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While investigating the school files, the frightened teacher Mrs. Park startles and calls the young teacher Eun-young Hur, telling her that the deceased Jin-ju Jang is back. The line dies and Mrs. Park is attacked and killed by a ghost. On the next morning, the teenager Jae-yi Yoon waits for her friend Ji-oh Lim, who has the ability to call the spirits, and they begin a close friendship. The abusive and aggressive Mr. Oh, a.k.a. Mad Dog, is the substitute of Mrs. Park and prohibits Ji-oh to paint and compares the performances of the pretty So-young Park and the weird Jung-sook Kim, raising a barrier between the two former friends. Miss Hur misses her former friend Jin-ju, who committed suicide, and while trying to contact her, she discloses a dark secret about the past of her friend and Mrs. Park. Written by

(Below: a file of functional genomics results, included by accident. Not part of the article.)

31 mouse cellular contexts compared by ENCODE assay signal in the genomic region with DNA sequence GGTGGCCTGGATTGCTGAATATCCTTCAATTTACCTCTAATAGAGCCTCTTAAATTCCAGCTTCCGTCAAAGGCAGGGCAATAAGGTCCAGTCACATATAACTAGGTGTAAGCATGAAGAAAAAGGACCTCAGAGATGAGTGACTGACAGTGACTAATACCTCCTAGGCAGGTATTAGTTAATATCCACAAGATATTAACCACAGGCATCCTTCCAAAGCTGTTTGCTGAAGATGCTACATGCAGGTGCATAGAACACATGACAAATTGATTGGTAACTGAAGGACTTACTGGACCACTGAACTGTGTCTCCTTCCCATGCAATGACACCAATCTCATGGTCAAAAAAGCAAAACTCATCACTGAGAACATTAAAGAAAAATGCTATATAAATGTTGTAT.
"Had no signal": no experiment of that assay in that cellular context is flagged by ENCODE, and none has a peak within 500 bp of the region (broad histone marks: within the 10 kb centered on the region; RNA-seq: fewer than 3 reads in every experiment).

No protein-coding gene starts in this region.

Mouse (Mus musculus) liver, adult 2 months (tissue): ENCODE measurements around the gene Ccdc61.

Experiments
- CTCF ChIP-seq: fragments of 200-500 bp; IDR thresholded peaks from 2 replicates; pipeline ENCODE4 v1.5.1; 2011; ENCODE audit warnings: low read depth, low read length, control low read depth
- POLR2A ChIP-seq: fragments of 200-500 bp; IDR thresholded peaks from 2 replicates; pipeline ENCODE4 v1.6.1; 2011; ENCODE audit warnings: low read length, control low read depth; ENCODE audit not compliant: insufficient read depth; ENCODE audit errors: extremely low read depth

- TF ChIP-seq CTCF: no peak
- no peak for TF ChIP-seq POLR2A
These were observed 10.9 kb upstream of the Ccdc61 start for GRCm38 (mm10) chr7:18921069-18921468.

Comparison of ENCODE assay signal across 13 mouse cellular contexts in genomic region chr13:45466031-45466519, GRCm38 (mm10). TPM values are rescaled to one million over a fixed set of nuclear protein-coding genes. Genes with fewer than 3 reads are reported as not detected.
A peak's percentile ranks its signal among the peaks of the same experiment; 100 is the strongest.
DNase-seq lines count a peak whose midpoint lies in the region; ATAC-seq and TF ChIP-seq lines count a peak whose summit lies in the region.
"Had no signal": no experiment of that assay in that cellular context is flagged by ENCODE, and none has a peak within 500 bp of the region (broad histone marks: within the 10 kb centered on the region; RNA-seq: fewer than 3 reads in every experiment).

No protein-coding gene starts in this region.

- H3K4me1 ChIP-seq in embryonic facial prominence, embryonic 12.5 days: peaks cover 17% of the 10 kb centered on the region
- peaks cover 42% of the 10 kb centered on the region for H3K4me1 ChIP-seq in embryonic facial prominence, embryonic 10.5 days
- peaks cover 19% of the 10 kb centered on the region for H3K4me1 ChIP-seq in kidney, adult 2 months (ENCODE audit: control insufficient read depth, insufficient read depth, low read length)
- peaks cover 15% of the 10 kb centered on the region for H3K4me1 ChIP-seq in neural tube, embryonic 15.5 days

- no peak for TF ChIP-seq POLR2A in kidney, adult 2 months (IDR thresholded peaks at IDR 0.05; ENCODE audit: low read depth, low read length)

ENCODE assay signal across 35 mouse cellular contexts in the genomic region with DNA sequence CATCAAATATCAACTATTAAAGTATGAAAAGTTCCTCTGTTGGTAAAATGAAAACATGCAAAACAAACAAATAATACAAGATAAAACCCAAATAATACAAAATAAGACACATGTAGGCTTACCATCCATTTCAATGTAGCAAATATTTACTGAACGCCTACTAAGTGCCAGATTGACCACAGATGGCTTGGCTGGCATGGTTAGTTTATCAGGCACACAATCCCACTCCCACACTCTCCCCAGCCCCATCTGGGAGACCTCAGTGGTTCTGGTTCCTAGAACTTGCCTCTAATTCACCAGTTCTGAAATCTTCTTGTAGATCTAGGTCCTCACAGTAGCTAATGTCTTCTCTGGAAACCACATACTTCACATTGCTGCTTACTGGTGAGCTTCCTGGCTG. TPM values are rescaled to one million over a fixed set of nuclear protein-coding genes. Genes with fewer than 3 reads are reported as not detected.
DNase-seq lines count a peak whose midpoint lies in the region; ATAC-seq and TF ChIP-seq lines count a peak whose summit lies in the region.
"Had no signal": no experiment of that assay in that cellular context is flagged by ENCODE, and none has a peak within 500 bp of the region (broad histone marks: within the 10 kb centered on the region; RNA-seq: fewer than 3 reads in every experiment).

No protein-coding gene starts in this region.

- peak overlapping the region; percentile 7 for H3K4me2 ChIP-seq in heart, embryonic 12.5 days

Claudio Carvalho, Rio de Janeiro, Brazil
The malevolent ghost of a teenage suicide victim haunts the corridors of a Korean school, murderously attacking members of staff. New teacher Eun-young Hur (Mi-yeon Lee) investigates, eventually discovering the shocking truth behind one pupil's mysterious past.
Spooky Korean ghost story Whispering Corridors was released the same year as Hideo Nakata's Ringu, but unlike its Japanese counterpart, it failed to become an international hit and never received the dubious honour of a Hollywood remake. To be honest, I find it easy to understand why: it's extremely slow moving and not very scary.
That's not to say that there is nothing to like about the film: there's loads of lovely cinematography, quality acting, a haunting soundtrack, a nice array of easy-on-the-eye Korean cuties, and the story explores several interesting themes, including loss of friendship, coping with loneliness, and abuse of power. But with very little to set the spine a-tingling, I still cannot not help but feel a little disappointedafter all, this is supposed to be a horror film, isn't it?
5.5/10, rounded up to 6 for IMDb.
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